'While there are significant long-term risks associated with such contractual arrangements, the well-informed actor, motivated by some historically recognized intangibilities -- maximization of regalement, binary association, et al -- finds that those outweigh the downside risks. To wit, would you -- exigencies and externalities permitting -- enter into a matrimonial association of indefinite duration with me?"
That's not a direct quote, of course, just my speculation. But on Sunday's "60 Minutes" profile of Alan Greenspan, we learned that the former Fed chairman dated NBC reporter Andrea Mitchell for 13 years before he asked her to marry him. "He used Fed-speak," Mitchell recalled. "Who knew he was proposing? I couldn't figure it out."
Greenspan observers were similarly befuddled by a seemingly plain-spoken statement in his memoir, "The Age of Turbulence: Adventures in a New World."
Greenspan wrote that the Iraq war was "largely about oil," according to an excerpt in the Washington Post on Saturday. The statement quickly raced around the globe, with headlines like this one from Britain's Daily Telegraph: "Iraq was about oil -- Greenspan attacks U.S. motivation for war." The Independent began its own editorial by declaring: "The credibility of President George Bush's policy on Iraq has suffered another devastating blow. It is all the more powerful for having come not from a political enemy but from someone who was showered with plaudits by the administration."
The quoted phrase ran through the Sunday news shows and the blogosphere like a bad intestinal virus. On CNN's "Late Edition," Rep. Tom Lantos (D-Burlingame) was asked if he agreed with Greenspan. "To a very large extent I agree with him, and I think it is very remarkable that it took Alan Greenspan all these many years and being out of office [to state] the obvious."
Well, that is very interesting. But first we should clear the air about something. Greenspan claims that the quote was taken out of context. Greenspan called the Post -- Bob Woodward, no less -- to say that, in fact, he didn't think the White House was motivated by oil. Rather, he was. A Post story Monday explained that Greenspan had long favored Saddam Hussein's ouster because the Iraqi dictator was a threat to the Strait of Hormuz, through which much of the world's oil passes every day. Hussein could have sent the price of oil way past $100 a barrel, which would have inflicted chaos on the global economy.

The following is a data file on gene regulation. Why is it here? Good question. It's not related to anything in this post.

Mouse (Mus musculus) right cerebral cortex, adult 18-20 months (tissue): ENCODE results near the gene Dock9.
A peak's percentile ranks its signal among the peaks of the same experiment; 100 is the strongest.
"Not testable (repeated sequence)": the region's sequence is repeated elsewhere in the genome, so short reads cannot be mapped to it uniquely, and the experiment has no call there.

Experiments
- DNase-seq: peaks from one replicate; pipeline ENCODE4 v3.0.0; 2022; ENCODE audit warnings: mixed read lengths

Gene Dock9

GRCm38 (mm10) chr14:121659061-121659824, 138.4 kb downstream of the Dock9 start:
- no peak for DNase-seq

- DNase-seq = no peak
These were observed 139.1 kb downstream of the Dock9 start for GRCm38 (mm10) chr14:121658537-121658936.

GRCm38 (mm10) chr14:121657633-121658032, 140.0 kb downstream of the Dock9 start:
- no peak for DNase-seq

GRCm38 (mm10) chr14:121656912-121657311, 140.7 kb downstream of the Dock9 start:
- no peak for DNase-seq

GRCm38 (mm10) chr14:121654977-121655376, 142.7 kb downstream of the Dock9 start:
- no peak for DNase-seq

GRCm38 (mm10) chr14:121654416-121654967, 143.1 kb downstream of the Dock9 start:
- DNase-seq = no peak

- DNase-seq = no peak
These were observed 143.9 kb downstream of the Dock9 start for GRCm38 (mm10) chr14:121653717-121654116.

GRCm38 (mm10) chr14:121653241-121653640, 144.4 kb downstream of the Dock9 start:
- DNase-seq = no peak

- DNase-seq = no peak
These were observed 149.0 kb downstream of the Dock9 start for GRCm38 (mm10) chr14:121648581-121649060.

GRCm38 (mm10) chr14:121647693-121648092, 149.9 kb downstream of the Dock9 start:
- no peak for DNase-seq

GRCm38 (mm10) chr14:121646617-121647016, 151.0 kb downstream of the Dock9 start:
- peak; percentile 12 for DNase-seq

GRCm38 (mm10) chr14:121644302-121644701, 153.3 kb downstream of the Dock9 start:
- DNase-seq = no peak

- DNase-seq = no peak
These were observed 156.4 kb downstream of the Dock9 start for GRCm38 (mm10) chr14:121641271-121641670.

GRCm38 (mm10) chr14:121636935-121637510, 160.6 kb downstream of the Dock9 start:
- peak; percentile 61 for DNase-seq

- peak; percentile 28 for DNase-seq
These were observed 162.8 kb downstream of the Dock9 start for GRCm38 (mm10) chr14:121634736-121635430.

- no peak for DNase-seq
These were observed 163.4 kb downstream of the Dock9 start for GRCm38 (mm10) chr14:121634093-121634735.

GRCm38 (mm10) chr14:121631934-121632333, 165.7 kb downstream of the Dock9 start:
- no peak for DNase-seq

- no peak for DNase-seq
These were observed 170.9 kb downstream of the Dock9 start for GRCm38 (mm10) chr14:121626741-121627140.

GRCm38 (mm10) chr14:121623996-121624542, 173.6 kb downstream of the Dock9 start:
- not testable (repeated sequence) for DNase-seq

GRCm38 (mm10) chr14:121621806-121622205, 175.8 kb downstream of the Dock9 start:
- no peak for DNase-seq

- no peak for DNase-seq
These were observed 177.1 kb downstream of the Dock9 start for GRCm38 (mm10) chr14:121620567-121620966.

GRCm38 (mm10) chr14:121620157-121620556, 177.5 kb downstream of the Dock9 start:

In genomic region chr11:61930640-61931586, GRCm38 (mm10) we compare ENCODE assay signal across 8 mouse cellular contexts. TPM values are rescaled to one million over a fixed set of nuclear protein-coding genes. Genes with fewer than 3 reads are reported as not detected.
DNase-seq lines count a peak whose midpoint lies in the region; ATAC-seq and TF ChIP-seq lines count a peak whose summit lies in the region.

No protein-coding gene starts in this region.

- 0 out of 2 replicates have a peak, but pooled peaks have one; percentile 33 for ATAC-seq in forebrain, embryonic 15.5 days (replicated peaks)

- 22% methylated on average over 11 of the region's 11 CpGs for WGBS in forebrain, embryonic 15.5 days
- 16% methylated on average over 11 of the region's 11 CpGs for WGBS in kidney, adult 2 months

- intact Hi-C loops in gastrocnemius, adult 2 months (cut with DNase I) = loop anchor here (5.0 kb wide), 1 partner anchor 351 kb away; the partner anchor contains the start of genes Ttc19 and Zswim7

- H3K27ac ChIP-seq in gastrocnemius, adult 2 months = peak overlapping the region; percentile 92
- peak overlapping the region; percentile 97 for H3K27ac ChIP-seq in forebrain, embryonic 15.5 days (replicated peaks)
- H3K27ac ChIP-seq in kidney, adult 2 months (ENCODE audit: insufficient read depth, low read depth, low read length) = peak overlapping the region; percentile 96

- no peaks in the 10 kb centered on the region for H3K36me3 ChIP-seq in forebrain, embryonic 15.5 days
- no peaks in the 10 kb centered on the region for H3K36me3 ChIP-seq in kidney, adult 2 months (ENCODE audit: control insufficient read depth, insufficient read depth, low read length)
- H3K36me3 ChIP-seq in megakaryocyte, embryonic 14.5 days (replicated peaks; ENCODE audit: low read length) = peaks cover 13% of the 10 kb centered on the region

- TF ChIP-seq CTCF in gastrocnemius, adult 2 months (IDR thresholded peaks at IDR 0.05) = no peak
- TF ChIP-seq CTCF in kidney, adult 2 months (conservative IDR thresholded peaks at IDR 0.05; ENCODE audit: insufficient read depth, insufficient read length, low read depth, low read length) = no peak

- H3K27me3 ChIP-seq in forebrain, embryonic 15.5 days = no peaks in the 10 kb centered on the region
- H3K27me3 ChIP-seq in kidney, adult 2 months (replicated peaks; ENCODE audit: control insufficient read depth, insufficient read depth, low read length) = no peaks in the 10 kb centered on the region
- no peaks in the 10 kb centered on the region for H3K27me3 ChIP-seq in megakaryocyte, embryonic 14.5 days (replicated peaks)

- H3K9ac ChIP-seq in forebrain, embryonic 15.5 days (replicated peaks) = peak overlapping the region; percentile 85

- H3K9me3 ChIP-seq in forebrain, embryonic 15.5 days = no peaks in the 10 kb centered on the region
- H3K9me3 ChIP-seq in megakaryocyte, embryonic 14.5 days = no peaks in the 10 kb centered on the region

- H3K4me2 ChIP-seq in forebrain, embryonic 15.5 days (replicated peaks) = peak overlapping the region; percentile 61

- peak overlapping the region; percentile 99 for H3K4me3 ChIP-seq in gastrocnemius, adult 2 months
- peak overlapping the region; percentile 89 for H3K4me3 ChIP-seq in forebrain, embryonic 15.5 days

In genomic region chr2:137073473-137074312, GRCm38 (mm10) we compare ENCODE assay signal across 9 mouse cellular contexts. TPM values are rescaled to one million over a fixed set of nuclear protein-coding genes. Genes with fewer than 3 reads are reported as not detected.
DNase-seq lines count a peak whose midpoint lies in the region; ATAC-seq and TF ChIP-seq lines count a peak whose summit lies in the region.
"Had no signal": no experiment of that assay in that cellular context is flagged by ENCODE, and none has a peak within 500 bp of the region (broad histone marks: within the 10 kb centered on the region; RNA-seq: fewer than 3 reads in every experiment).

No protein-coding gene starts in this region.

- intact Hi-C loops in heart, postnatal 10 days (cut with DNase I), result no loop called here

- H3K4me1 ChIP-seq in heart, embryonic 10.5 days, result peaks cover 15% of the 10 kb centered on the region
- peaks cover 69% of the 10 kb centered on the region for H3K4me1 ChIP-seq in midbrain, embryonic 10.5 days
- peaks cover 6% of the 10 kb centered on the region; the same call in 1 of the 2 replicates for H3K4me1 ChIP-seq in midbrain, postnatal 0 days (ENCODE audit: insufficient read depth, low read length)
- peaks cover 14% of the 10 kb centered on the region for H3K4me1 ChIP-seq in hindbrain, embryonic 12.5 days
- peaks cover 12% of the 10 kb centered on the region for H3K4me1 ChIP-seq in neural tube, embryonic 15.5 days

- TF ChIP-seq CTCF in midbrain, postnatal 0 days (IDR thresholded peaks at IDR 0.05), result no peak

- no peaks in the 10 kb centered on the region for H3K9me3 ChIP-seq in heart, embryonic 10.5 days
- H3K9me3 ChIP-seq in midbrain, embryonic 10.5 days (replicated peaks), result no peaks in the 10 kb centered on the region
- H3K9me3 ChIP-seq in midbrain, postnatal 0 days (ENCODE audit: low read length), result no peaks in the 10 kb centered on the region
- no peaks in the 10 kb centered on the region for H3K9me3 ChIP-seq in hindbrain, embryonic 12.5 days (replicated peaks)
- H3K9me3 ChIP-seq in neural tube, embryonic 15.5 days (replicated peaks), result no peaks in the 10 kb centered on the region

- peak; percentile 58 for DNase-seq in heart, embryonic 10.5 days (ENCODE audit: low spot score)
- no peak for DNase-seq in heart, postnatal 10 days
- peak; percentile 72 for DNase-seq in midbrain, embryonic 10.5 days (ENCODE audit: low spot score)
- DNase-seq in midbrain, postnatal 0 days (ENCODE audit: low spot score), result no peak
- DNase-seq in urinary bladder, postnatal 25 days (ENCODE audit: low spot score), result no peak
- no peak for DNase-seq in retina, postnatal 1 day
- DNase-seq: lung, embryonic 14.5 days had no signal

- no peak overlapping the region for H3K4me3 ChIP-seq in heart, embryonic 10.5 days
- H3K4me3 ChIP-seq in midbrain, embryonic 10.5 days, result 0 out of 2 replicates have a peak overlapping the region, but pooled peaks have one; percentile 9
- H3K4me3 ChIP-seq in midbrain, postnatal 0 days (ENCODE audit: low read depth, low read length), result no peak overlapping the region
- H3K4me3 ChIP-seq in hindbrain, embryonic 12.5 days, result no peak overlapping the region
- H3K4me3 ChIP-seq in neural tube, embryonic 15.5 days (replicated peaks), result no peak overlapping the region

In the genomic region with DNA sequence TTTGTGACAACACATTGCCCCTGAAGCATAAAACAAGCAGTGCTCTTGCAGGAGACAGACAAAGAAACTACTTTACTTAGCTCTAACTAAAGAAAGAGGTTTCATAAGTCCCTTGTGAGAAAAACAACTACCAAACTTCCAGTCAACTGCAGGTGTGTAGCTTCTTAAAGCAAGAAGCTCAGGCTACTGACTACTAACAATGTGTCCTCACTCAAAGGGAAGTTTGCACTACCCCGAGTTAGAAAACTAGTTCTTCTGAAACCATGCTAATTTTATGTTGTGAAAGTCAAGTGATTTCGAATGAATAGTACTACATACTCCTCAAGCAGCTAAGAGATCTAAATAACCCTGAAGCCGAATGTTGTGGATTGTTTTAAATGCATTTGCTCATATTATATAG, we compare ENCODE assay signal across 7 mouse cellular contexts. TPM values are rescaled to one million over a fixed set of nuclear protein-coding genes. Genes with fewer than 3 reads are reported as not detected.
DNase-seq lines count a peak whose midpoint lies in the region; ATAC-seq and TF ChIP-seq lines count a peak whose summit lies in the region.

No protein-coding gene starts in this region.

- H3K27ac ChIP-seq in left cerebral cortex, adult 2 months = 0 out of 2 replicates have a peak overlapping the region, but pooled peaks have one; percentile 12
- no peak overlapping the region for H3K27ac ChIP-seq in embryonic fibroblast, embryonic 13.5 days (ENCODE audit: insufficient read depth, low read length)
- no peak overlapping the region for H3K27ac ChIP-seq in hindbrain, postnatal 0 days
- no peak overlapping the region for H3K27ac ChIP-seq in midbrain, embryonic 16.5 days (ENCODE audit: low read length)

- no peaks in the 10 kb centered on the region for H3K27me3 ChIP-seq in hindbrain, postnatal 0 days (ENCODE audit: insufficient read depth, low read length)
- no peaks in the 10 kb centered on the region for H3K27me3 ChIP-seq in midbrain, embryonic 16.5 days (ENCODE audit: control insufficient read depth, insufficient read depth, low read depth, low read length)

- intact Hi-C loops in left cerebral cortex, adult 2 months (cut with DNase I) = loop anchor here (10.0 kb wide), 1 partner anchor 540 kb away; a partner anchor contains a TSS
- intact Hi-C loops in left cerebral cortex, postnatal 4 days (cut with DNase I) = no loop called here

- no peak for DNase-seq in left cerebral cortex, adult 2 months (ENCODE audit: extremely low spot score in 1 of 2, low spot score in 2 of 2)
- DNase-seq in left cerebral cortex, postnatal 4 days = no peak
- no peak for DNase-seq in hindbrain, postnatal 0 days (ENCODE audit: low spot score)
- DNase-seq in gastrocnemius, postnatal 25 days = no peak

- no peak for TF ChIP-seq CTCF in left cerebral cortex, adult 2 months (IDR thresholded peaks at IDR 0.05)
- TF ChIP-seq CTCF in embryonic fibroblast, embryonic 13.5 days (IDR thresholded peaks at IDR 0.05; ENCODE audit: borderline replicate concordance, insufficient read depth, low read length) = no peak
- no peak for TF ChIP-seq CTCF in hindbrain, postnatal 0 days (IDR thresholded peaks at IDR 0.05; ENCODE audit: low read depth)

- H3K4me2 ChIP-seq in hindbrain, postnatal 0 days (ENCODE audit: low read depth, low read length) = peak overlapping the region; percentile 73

In other words, Greenspan favored the war on the grounds that it would stabilize the flow of oil, even though that wasn't the war's political underpinning. "I was not saying that that's the administration's motive," Greenspan told Woodward, "I'm just saying that if somebody asked me, 'Are we fortunate in taking out Saddam?' I would say it was essential."
So let's get back to Lantos, the California congressman who agreed with the misconstrued Greenspan that it was "obvious" we went to war for oil. What's funny -- though not really ha-ha funny -- is that Lantos voted for the war. If it was so obviously a war for oil, why did he vote for it? Unless, of course, he thinks it's hunky-dory to go to war because of oil -- though that didn't sound like what he was trying to say.
As several other politicians and officials noted over the weekend, no White House briefer ever told Congress that this was a war for oil. The debates in Congress didn't say this was a war for oil. Bush never gave a single speech saying this was a war for oil. (If oil was all Bush wanted, he hardly needed to go to war to get it.) So why is it so "obvious" to Lantos that it was a war for oil?
Perhaps the answer is that when it comes to bashing Bush about the war, no accusation is inaccurate -- even if it contradicts all the accusations that came before. Some say it's all about the Israel lobby. Others claim that Bush was trying to avenge his dad. Still others say Bush went to war because God told him to.
Which is it? All of those? Any? It doesn't seem to matter. It's disturbing how many people are willing to look for motives beyond the ones debated and voted on by our elected leaders.
The last time Greenspan made a gaffe of sorts, his comment about Wall Street's "irrational exuberance" sent worldwide markets into a tizzy. This gaffe is more ironic because it was so plain-spoken, but it also managed to call attention to a case of irrational exuberance -- among Bush-bashing war opponents.Copyright © 2014, Los Angeles Times